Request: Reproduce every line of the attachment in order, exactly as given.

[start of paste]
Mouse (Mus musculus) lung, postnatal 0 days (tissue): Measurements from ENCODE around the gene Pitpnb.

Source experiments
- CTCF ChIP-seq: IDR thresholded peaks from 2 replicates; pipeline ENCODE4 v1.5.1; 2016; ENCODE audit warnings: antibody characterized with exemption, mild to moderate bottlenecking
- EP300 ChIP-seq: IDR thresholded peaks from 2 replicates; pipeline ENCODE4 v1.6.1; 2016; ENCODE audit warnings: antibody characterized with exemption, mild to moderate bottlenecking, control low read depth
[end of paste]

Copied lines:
Mouse (Mus musculus) lung, postnatal 0 days (tissue): Measurements from ENCODE around the gene Pitpnb.

Source experiments
- CTCF ChIP-seq: IDR thresholded peaks from 2 replicates; pipeline ENCODE4 v1.5.1; 2016; ENCODE audit warnings: antibody characterized with exemption, mild to moderate bottlenecking
- EP300 ChIP-seq: IDR thresholded peaks from 2 replicates; pipeline ENCODE4 v1.6.1; 2016; ENCODE audit warnings: antibody characterized with exemption, mild to moderate bottlenecking, control low read depth